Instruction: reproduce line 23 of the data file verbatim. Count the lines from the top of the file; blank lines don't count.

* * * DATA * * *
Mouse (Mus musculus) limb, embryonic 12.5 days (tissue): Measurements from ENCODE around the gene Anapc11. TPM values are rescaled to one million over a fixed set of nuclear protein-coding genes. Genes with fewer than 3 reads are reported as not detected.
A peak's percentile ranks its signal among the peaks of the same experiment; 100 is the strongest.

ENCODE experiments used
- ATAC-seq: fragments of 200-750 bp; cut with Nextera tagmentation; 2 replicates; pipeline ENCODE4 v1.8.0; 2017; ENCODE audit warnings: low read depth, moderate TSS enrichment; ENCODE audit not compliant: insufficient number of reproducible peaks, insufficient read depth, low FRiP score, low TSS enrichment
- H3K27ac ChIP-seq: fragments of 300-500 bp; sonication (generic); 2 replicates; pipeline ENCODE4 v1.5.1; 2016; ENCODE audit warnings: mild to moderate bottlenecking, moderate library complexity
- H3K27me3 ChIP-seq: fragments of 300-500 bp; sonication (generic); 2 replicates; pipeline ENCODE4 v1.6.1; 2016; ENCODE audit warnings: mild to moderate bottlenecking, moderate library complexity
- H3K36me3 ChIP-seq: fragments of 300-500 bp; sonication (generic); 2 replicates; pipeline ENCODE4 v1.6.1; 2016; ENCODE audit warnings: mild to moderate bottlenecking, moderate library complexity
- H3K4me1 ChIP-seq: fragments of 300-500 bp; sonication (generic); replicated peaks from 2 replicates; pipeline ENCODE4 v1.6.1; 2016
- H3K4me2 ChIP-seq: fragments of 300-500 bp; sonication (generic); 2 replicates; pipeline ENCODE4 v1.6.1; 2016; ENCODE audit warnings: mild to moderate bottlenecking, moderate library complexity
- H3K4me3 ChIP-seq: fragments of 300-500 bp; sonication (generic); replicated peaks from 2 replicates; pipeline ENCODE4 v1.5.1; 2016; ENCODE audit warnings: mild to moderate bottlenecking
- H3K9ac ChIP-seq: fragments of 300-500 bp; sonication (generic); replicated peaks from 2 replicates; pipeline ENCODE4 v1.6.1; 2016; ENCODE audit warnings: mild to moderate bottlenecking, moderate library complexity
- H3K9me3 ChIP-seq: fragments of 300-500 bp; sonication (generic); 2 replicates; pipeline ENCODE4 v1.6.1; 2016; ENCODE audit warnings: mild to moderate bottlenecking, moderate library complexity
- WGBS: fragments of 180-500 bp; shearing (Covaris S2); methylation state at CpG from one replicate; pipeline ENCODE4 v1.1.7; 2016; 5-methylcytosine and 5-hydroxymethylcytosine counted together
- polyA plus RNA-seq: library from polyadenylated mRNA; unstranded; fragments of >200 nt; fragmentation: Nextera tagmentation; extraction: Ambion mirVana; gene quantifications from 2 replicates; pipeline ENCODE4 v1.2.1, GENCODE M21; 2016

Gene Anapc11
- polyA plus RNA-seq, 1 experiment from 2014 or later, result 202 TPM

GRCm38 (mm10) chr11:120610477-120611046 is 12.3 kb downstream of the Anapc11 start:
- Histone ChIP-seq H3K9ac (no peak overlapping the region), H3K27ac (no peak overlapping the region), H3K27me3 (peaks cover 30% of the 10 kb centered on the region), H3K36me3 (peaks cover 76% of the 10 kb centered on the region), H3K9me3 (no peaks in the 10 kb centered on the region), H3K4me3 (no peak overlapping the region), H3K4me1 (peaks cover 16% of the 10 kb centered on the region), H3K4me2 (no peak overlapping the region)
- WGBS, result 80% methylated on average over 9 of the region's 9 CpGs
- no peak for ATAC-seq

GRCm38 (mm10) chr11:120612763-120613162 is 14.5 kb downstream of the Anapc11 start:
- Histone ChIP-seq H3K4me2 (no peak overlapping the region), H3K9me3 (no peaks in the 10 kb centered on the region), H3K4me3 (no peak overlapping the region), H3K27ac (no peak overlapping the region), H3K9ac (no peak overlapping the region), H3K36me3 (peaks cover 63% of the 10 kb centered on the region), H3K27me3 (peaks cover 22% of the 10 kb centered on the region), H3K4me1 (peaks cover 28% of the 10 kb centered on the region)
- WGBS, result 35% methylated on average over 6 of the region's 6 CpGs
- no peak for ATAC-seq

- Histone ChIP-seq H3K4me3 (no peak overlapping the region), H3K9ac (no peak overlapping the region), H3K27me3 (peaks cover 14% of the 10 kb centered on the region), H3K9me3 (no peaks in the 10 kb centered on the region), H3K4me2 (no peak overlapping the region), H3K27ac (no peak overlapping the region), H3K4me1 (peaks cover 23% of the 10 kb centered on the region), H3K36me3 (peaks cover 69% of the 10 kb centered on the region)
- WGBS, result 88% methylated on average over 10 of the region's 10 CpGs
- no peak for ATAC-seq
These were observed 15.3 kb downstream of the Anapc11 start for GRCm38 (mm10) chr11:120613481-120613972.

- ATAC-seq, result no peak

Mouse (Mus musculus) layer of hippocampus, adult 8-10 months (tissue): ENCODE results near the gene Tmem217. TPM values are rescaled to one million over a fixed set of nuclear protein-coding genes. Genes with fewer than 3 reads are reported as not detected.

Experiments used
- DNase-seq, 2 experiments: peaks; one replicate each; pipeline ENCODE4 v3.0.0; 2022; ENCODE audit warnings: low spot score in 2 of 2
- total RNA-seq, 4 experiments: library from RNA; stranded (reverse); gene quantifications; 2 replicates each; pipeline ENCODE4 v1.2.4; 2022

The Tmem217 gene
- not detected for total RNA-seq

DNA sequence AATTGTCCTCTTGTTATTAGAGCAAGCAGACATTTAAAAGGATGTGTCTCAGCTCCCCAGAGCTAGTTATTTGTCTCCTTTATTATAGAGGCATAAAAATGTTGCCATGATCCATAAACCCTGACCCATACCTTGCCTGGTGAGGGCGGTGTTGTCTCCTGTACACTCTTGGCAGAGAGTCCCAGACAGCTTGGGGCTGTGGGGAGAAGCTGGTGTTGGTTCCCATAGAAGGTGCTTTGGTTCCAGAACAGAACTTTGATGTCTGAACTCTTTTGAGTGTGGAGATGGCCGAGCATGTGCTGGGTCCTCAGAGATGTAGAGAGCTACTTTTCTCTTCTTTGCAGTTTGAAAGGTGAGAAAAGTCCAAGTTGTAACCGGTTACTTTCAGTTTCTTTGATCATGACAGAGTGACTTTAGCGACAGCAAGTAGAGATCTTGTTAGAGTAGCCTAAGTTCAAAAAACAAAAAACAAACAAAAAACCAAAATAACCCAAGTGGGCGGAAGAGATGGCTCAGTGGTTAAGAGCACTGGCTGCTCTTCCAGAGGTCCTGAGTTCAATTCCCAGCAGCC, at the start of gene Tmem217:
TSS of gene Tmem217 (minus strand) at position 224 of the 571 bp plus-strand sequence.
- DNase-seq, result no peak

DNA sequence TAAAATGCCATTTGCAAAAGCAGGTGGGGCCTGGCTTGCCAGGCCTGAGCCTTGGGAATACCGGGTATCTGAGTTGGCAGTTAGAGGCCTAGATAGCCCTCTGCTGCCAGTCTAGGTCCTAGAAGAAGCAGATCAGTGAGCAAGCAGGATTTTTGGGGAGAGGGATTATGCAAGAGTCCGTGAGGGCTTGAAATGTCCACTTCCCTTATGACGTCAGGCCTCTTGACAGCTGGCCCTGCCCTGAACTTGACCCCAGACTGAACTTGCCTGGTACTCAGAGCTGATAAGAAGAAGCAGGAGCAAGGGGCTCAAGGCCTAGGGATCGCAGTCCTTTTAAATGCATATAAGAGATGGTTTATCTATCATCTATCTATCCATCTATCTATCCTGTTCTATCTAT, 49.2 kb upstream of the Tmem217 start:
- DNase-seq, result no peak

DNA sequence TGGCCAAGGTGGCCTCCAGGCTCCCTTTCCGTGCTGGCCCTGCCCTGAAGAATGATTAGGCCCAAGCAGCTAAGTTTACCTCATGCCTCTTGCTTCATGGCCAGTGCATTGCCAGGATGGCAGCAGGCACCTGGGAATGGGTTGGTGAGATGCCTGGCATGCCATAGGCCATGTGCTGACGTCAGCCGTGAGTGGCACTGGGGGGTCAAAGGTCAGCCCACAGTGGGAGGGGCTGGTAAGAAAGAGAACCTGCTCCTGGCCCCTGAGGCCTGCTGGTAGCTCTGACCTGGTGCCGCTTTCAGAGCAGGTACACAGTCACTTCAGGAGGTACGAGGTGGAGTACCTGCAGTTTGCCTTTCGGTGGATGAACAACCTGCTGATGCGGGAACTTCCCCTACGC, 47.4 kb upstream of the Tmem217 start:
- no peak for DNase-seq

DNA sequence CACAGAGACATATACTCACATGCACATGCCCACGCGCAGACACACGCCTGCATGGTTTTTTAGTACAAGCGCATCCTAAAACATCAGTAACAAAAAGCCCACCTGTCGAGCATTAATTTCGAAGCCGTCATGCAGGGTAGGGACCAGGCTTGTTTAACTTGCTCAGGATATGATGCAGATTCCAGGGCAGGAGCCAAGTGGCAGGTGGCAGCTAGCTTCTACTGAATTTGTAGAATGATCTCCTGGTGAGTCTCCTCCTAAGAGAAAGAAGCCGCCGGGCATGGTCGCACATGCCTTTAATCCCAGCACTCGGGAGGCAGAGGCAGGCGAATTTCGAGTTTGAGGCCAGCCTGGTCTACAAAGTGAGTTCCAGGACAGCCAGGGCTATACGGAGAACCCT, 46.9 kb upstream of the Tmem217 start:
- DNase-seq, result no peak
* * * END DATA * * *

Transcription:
- WGBS, result 35% methylated on average over 6 of the region's 6 CpGs